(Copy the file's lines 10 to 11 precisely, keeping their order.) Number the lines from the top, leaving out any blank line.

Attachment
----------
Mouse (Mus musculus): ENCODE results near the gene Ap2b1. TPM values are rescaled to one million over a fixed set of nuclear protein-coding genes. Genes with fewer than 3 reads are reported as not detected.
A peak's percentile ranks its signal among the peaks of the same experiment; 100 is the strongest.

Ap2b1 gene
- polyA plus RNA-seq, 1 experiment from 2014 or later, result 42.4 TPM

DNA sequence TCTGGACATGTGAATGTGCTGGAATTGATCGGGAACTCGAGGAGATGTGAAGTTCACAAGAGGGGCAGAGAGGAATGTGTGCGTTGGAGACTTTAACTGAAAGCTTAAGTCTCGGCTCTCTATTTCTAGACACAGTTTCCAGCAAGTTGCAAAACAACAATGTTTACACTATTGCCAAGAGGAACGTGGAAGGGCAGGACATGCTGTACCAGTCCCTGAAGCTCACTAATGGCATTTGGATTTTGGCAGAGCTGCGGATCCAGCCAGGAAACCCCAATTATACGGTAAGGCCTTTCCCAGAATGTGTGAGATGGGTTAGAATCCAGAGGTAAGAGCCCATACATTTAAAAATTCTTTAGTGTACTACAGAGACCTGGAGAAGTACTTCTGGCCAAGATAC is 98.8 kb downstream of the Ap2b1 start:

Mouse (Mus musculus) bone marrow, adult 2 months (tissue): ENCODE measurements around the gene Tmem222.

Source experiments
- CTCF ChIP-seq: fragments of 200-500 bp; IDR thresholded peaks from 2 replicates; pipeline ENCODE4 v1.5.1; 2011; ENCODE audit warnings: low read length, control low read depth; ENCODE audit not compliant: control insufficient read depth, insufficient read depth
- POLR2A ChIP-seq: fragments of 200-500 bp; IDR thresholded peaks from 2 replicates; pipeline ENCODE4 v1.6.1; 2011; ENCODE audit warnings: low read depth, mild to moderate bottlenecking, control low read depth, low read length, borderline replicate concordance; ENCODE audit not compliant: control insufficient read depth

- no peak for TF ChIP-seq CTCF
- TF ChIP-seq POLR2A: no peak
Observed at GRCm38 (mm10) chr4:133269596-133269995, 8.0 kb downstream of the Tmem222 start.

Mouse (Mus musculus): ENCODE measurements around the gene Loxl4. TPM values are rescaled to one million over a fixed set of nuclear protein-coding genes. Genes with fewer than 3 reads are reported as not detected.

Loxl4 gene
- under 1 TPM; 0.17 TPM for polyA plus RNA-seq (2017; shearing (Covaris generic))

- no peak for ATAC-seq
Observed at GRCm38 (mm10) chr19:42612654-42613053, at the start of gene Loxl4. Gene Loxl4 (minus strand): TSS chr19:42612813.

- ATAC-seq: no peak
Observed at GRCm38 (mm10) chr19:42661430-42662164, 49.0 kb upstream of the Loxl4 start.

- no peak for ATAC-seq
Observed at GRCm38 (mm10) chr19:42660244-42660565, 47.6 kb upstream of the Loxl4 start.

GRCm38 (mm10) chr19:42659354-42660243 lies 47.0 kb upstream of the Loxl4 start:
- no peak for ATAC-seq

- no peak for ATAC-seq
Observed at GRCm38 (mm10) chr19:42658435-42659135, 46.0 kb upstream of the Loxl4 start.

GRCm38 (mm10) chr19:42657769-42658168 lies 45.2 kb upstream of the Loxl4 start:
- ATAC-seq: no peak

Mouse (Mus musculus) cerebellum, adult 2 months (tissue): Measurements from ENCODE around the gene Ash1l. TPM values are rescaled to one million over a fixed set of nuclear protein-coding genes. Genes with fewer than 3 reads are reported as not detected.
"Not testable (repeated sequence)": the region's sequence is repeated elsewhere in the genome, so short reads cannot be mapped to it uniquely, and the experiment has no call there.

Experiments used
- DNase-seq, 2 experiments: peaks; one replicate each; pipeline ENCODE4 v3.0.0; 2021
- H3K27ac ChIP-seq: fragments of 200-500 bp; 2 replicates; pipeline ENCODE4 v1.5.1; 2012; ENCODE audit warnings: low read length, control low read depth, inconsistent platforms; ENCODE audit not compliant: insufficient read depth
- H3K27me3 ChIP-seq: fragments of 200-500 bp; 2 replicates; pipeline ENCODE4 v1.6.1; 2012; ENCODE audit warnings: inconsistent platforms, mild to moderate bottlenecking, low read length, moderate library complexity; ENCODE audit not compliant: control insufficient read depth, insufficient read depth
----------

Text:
- no peak for TF ChIP-seq CTCF
- TF ChIP-seq POLR2A: no peak